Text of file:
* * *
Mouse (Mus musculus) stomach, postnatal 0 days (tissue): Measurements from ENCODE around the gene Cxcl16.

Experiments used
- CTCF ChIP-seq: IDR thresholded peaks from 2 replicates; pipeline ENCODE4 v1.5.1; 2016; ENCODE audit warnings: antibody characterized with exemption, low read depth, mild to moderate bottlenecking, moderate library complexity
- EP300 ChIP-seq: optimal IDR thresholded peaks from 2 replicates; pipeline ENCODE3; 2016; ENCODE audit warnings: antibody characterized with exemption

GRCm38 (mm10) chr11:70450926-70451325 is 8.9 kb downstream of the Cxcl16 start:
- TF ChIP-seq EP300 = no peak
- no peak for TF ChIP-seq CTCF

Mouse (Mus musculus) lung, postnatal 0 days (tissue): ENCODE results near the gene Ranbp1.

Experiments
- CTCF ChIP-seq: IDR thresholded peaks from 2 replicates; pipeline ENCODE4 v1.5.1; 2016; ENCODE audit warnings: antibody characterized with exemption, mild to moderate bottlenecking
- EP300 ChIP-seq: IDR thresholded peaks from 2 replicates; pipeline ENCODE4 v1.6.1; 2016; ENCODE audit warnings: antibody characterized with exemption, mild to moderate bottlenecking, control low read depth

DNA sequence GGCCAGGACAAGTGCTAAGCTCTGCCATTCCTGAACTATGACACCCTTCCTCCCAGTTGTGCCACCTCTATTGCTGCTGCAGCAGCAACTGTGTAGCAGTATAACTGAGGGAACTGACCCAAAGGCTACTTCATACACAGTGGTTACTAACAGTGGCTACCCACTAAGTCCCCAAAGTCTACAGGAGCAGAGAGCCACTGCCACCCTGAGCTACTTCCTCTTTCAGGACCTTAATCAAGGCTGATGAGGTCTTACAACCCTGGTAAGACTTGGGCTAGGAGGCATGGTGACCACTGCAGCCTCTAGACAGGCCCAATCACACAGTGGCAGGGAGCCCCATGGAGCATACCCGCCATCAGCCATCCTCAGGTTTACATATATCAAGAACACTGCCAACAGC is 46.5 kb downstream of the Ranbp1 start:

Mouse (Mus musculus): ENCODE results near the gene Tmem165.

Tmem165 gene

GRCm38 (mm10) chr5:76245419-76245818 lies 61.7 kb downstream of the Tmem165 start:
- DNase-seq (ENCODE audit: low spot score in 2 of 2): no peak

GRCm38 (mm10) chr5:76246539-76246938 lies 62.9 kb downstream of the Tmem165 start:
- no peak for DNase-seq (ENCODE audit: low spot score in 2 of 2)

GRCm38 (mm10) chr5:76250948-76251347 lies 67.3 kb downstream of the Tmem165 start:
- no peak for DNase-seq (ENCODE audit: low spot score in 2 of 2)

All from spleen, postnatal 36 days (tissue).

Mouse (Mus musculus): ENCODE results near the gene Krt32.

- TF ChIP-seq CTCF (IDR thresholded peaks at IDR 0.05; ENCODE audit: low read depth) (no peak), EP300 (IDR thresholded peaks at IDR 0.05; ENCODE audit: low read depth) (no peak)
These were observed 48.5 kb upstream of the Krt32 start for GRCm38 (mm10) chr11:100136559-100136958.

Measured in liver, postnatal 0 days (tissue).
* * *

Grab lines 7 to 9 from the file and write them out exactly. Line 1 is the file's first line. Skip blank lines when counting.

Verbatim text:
- no peak for TF ChIP-seq CTCF

Mouse (Mus musculus) lung, postnatal 0 days (tissue): ENCODE results near the gene Ranbp1.

Experiments